Data center facility planners, thermal engineers and architects are responsible for enabling the mission critical internet and cloud services that we all depend on. This critical infrastructure allows us to take advantage of the benefits of rapidly developing technologies that are changing the way we work, shop and interact with one another in an electrified world.
Constant advancements in technology and connectivity drive new applications and an increased need to safeguard the world’s data and networks. Ensuring the continuous flow of information is essential. At the same time, because of increased energy costs and the need to reduce carbon footprint, energy efficiency is more important than it ever has been. As demand for data increases, it is critical that data center managers can implement high-powered equipment that meets the ever-changing needs of customers, while minimizing energy consumption.
A key part of this equation is how data centers approach cooling. For data center equipment to run as intended, it needs to be kept within a specified temperature range. However, many legacy cooling systems in data centers and server rooms use air cooling systems that simply cannot keep up with new, high-powered equipment.
Because of the need for increased data center density, combined with the intense cooling next gen chips require, air cooling is becoming less feasible for many operators. Densely packed server racks impede airflow and air cooling cannot handle high heat loads efficiently. Data centers that try to cope by increasing air velocity can quickly become a wind-tunnel-like environment that is difficult to work in and expensive to operate.
When air cooling systems need to work overtime to maintain necessary operating temperatures, facilities can experience equipment failures, unplanned downtime and high energy costs. When air cooling is not able to meet cooling demands, liquid cooling can be a good alternative. Many new high-performance servers are designed with liquid cooling in mind.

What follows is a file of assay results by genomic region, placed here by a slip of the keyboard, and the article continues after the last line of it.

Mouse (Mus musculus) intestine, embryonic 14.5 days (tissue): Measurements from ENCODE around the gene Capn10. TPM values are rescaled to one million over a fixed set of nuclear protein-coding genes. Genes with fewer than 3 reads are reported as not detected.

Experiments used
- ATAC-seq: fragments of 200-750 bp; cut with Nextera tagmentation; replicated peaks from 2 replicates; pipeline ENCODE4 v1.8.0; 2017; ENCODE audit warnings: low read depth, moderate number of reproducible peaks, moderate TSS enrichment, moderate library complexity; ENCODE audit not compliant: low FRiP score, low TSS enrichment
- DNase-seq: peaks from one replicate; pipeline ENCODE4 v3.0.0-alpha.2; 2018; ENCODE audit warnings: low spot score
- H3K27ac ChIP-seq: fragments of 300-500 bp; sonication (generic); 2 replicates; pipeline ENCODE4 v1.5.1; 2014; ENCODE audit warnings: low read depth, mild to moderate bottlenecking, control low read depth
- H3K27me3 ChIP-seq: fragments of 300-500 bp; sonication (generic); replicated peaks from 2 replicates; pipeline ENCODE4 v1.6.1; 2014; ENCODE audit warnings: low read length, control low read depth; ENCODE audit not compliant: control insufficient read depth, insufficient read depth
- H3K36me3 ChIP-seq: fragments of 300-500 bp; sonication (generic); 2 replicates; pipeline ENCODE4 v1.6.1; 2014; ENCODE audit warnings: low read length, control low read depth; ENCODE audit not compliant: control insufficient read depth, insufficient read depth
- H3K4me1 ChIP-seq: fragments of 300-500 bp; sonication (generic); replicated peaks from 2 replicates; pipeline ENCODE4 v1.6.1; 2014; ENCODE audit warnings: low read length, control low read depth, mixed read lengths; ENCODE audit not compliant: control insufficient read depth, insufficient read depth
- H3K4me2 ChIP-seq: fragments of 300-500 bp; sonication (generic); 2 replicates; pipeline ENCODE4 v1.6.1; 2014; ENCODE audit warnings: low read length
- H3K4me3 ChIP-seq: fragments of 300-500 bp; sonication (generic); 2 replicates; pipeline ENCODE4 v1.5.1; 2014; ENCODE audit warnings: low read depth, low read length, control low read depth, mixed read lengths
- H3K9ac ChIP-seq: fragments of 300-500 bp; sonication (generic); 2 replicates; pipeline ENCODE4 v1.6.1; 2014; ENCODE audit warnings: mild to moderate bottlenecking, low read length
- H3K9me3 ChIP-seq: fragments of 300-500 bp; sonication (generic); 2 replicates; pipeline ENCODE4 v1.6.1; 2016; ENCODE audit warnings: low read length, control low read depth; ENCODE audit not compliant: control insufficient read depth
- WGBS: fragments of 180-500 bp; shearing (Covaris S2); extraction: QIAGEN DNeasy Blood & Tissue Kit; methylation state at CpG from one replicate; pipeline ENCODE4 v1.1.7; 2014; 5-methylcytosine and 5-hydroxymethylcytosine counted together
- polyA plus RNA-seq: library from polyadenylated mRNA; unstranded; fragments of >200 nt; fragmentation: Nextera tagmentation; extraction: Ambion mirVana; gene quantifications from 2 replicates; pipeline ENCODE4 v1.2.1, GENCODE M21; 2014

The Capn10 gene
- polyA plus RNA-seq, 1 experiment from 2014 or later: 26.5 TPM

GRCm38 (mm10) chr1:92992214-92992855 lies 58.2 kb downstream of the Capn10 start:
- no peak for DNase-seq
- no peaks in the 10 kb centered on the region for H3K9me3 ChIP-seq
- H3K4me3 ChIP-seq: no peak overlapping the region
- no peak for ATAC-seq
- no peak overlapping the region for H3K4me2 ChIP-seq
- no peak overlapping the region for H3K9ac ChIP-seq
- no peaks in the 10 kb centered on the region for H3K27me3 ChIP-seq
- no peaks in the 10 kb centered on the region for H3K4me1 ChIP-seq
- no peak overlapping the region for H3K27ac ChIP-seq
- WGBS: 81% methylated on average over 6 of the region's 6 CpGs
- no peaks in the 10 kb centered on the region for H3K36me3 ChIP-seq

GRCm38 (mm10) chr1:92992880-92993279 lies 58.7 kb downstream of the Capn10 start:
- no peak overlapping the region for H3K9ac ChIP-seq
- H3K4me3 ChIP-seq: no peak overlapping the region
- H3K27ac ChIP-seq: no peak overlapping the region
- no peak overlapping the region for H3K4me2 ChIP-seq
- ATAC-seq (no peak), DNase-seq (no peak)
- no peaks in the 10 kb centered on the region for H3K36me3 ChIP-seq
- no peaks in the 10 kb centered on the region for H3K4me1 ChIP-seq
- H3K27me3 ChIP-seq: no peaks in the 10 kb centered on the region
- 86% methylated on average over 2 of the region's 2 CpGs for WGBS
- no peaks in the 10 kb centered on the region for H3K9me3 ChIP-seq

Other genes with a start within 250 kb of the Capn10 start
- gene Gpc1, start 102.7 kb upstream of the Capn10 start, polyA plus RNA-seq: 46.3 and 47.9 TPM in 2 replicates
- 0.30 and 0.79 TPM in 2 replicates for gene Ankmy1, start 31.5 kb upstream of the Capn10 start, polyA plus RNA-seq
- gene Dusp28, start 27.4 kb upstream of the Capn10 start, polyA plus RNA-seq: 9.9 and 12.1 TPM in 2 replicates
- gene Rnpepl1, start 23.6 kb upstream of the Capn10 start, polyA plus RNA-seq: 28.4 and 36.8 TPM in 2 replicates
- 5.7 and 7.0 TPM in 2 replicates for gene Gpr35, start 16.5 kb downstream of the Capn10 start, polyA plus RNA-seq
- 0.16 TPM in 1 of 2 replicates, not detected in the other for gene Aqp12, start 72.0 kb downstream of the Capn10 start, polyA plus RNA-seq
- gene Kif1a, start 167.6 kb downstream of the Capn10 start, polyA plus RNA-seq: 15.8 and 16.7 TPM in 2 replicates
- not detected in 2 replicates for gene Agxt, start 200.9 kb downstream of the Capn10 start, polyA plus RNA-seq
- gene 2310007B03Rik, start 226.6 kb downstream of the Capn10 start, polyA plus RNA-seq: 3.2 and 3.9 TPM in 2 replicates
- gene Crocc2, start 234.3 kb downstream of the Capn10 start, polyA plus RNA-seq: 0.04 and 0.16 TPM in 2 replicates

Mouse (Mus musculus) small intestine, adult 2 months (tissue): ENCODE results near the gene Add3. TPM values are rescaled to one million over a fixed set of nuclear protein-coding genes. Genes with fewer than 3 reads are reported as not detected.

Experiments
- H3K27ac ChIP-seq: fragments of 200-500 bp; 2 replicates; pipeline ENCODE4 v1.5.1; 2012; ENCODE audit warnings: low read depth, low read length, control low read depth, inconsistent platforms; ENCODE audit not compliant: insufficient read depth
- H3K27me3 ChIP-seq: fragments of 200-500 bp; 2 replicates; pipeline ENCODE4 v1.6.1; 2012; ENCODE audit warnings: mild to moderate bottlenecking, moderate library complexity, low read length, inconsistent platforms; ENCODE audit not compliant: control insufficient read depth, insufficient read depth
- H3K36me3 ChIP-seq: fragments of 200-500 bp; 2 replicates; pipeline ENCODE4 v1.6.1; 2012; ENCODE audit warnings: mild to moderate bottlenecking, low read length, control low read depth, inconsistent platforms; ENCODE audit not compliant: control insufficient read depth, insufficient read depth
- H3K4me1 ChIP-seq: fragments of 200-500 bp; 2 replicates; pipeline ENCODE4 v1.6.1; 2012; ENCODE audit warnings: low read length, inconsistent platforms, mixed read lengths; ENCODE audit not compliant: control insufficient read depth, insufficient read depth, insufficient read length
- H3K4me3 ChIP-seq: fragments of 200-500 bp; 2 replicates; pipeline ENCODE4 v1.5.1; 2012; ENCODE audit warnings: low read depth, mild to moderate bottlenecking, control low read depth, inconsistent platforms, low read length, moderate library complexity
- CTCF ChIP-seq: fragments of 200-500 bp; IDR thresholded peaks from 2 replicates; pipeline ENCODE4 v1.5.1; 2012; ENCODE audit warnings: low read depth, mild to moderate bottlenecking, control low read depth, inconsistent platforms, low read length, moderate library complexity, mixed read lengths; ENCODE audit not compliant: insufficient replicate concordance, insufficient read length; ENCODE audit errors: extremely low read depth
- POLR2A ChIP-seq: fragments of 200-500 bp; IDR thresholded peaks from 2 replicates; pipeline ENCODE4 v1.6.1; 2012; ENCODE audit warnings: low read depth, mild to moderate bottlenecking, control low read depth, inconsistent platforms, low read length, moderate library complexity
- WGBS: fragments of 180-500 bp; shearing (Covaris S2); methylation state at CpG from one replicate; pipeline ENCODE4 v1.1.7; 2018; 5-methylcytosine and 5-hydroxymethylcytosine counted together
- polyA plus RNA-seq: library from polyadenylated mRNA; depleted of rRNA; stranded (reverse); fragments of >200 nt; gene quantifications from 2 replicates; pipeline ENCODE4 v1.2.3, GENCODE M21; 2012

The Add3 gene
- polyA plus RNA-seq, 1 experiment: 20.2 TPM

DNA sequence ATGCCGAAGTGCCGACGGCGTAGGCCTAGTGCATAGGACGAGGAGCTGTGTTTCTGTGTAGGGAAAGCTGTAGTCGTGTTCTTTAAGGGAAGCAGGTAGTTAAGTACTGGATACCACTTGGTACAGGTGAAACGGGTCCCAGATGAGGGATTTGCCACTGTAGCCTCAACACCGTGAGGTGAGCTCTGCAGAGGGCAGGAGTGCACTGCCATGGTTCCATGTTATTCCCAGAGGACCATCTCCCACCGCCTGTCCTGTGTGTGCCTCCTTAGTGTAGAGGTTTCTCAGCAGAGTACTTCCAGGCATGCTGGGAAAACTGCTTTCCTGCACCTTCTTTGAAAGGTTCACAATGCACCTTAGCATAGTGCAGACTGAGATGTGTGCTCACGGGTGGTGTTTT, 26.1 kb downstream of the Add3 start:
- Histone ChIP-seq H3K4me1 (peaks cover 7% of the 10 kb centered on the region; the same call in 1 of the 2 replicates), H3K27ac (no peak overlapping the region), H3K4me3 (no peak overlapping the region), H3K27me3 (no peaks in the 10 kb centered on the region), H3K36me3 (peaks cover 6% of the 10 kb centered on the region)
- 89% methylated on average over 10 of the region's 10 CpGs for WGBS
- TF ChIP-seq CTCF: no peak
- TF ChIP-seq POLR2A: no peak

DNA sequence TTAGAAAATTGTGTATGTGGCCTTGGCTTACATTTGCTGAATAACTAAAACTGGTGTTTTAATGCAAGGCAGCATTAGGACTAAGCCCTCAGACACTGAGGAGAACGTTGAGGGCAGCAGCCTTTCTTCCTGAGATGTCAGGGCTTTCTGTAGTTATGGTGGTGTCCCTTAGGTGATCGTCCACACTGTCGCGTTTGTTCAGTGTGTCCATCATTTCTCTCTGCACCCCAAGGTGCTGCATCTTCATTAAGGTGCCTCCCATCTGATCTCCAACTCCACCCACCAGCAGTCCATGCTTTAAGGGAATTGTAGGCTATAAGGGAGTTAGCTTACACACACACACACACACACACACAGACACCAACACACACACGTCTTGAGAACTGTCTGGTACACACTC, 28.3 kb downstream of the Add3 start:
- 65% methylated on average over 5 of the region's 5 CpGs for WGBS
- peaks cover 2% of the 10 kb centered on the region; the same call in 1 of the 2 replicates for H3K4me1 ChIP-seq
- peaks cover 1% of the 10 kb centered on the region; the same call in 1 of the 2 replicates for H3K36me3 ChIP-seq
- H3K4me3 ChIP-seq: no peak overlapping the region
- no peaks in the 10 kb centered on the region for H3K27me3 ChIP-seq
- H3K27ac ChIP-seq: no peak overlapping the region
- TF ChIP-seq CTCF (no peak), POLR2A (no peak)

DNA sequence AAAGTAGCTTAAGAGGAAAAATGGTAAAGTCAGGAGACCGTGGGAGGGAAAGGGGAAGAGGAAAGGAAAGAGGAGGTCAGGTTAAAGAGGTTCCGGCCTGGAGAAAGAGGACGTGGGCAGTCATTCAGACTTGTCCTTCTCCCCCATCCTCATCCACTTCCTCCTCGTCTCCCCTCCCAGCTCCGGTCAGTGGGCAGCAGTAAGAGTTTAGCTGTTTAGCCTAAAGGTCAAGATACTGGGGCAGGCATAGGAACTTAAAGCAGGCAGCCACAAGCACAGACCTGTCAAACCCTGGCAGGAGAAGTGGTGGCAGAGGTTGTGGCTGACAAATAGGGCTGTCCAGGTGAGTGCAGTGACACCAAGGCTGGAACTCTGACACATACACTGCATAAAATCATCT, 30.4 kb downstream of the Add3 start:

Liquid cooling can be a good choice for protecting mission critical equipment and reducing downtime. Also, it can offer a strong return on investment and total cost of ownership for data center facilities. Liquid cooling systems offer effective solutions for achieving required temperature parameters and lowering energy consumption of cooling systems, thus lowering operating costs. Liquid provides a much greater heat transfer capacity – 3,500 times higher than that of air – because liquid is denser than air. Liquid cooling can also dramatically increase power usage effectiveness (PUE), reducing energy costs and contributing to environmental sustainability.
There are three primary types of liquid cooling:
Indirect water-cooled: Heat is transferred to water through an air-to-water heat exchanger located within a row or cabinet.
Direct water-cooled: Heat is transferred directly to an attached heat transfer component, such as a cold plate.
Hybrid direct and indirect water-cooled: Selective cooling of the highest energy-consuming components with direct contact liquid cooling; the balance of the cabinet is cooled via secondary air-to-water cooling device
To learn more about liquid cooling and what it takes to make the switch, download our white paper.